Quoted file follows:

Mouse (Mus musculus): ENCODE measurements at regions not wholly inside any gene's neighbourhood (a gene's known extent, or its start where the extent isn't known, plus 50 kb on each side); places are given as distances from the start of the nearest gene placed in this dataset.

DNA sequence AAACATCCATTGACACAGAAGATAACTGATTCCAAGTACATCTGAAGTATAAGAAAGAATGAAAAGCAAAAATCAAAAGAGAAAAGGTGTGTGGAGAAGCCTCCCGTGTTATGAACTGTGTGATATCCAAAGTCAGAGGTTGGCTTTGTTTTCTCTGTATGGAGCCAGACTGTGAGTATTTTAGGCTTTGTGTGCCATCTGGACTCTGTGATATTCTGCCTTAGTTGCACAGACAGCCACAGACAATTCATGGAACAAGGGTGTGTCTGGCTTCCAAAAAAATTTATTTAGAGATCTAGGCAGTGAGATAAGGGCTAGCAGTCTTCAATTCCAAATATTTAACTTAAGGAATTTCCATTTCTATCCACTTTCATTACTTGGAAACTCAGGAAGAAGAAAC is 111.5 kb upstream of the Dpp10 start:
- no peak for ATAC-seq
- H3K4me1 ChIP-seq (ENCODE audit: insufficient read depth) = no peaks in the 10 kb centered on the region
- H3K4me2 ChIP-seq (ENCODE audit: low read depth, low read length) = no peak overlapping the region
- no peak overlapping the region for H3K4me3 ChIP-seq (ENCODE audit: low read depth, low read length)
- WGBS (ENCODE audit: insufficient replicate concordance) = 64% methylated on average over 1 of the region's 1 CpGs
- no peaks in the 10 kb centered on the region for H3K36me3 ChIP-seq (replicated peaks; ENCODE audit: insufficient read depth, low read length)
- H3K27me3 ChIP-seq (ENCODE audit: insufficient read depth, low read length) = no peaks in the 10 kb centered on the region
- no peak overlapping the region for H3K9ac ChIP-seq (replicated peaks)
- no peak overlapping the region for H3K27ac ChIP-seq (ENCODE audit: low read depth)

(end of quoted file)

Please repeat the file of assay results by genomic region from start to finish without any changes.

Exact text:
Mouse (Mus musculus): ENCODE measurements at regions not wholly inside any gene's neighbourhood (a gene's known extent, or its start where the extent isn't known, plus 50 kb on each side); places are given as distances from the start of the nearest gene placed in this dataset.

DNA sequence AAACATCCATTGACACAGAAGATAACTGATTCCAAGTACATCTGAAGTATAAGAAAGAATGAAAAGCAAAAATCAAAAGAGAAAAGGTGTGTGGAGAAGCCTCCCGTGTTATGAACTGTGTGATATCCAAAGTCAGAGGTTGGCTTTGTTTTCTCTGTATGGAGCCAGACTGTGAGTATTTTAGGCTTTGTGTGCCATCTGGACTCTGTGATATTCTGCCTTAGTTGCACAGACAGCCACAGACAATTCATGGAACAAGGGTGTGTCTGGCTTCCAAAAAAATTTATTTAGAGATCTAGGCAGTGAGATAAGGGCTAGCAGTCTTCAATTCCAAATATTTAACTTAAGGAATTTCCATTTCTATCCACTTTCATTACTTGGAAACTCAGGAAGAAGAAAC is 111.5 kb upstream of the Dpp10 start:
- no peak for ATAC-seq
- H3K4me1 ChIP-seq (ENCODE audit: insufficient read depth) = no peaks in the 10 kb centered on the region
- H3K4me2 ChIP-seq (ENCODE audit: low read depth, low read length) = no peak overlapping the region
- no peak overlapping the region for H3K4me3 ChIP-seq (ENCODE audit: low read depth, low read length)
- WGBS (ENCODE audit: insufficient replicate concordance) = 64% methylated on average over 1 of the region's 1 CpGs
- no peaks in the 10 kb centered on the region for H3K36me3 ChIP-seq (replicated peaks; ENCODE audit: insufficient read depth, low read length)
- H3K27me3 ChIP-seq (ENCODE audit: insufficient read depth, low read length) = no peaks in the 10 kb centered on the region
- no peak overlapping the region for H3K9ac ChIP-seq (replicated peaks)
- no peak overlapping the region for H3K27ac ChIP-seq (ENCODE audit: low read depth)